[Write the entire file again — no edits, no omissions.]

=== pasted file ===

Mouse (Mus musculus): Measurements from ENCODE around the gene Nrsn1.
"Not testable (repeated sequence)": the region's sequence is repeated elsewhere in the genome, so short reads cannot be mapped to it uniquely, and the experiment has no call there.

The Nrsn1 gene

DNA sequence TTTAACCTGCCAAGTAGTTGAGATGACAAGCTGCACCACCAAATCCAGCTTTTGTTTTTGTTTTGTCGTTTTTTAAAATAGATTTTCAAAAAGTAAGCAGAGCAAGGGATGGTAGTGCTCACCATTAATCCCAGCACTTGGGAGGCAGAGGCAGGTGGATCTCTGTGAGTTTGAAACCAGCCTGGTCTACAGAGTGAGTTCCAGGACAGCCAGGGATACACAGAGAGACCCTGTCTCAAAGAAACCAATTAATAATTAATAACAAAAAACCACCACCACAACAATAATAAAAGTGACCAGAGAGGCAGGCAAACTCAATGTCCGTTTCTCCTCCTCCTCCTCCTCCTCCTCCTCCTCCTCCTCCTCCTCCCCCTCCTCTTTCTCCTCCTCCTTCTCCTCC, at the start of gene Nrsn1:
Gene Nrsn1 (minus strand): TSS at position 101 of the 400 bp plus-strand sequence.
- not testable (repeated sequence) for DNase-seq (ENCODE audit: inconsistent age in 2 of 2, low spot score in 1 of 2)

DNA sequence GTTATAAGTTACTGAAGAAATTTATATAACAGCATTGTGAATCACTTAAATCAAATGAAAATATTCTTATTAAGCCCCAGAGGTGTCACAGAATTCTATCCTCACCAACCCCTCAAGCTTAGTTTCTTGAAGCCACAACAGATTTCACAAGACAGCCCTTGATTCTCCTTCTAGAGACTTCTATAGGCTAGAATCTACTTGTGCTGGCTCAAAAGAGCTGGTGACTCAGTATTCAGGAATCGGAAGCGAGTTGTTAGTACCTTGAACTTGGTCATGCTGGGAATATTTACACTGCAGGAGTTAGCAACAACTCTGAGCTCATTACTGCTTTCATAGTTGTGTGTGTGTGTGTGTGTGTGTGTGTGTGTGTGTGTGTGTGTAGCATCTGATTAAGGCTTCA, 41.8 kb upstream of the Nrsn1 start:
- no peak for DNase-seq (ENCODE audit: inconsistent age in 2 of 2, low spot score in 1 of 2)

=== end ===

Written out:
Mouse (Mus musculus): Measurements from ENCODE around the gene Nrsn1.
"Not testable (repeated sequence)": the region's sequence is repeated elsewhere in the genome, so short reads cannot be mapped to it uniquely, and the experiment has no call there.

The Nrsn1 gene

DNA sequence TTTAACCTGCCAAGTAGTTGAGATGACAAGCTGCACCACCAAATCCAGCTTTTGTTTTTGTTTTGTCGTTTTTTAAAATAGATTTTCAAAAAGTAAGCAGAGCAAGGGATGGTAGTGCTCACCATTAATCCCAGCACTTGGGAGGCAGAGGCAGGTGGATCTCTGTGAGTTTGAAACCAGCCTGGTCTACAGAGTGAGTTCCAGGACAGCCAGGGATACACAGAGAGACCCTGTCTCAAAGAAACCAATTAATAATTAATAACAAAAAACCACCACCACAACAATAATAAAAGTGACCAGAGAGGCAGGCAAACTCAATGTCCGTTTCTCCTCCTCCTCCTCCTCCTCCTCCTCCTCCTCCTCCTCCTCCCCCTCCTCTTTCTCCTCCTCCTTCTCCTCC, at the start of gene Nrsn1:
Gene Nrsn1 (minus strand): TSS at position 101 of the 400 bp plus-strand sequence.
- not testable (repeated sequence) for DNase-seq (ENCODE audit: inconsistent age in 2 of 2, low spot score in 1 of 2)

DNA sequence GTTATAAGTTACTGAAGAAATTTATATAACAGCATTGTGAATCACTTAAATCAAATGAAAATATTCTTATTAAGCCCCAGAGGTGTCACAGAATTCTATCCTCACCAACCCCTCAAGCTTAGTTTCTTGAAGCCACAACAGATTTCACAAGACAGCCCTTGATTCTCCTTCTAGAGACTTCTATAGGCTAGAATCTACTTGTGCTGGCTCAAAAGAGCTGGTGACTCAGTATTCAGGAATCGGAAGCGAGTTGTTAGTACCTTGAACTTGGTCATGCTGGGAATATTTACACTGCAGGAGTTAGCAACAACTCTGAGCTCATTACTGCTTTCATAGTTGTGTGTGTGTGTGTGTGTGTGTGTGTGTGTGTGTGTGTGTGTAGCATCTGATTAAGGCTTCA, 41.8 kb upstream of the Nrsn1 start:
- no peak for DNase-seq (ENCODE audit: inconsistent age in 2 of 2, low spot score in 1 of 2)